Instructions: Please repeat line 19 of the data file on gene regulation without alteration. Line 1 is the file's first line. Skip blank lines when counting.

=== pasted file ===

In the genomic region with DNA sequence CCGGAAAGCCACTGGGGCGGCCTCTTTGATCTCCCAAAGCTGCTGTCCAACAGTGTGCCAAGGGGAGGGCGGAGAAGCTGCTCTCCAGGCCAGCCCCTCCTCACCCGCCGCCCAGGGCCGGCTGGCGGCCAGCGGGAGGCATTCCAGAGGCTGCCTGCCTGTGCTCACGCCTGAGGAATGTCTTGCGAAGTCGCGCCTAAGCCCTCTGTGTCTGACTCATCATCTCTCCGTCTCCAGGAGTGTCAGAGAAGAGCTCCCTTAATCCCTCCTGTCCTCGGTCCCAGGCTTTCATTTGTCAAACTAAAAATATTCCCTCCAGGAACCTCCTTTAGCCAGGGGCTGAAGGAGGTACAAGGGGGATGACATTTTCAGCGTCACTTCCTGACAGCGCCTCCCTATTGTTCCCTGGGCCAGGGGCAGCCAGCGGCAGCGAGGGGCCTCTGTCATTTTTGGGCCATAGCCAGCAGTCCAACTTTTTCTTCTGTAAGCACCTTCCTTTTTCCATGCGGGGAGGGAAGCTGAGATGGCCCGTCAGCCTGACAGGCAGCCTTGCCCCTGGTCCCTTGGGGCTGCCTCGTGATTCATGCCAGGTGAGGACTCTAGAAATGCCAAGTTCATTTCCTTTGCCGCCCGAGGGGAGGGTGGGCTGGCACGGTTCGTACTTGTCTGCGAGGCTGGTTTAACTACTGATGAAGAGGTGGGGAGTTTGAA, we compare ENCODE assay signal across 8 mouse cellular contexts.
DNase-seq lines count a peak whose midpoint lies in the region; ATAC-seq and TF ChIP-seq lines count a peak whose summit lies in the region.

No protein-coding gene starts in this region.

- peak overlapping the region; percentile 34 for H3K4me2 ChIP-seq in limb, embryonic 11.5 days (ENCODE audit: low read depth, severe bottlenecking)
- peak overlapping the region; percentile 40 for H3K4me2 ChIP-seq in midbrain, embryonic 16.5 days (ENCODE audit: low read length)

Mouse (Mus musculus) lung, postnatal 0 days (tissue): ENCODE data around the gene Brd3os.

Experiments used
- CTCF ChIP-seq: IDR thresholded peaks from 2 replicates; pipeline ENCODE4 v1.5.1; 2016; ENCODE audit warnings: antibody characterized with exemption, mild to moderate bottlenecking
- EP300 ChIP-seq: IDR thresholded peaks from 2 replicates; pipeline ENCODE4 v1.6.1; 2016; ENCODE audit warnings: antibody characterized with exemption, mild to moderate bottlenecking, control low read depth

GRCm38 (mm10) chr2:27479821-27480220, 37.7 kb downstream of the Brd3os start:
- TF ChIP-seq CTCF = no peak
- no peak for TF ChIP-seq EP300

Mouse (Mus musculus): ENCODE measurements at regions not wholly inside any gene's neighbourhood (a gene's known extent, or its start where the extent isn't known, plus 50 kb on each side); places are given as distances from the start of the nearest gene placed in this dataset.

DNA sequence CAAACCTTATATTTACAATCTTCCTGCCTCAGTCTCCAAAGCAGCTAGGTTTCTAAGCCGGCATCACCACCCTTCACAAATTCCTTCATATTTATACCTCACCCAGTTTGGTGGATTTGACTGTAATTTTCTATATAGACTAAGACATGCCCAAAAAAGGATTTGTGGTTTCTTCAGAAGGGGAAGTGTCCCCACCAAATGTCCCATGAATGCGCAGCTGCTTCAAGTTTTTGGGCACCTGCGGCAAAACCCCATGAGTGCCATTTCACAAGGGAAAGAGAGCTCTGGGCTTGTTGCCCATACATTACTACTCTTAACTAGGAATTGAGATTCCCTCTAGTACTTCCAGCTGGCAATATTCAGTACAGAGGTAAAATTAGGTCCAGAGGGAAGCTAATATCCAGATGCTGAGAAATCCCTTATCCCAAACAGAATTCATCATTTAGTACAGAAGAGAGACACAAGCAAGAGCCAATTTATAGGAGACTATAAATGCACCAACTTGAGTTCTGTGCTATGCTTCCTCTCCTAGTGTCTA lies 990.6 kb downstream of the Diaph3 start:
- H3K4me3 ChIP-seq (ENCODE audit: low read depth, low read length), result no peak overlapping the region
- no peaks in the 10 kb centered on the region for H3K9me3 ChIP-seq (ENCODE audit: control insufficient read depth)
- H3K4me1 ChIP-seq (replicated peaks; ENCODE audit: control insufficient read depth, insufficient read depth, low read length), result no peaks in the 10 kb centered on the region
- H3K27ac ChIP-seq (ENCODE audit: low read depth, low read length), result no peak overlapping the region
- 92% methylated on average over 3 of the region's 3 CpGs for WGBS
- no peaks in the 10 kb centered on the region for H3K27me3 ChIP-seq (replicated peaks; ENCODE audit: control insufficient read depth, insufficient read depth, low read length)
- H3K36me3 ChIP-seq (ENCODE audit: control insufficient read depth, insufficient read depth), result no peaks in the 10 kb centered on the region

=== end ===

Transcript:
- 92% methylated on average over 3 of the region's 3 CpGs for WGBS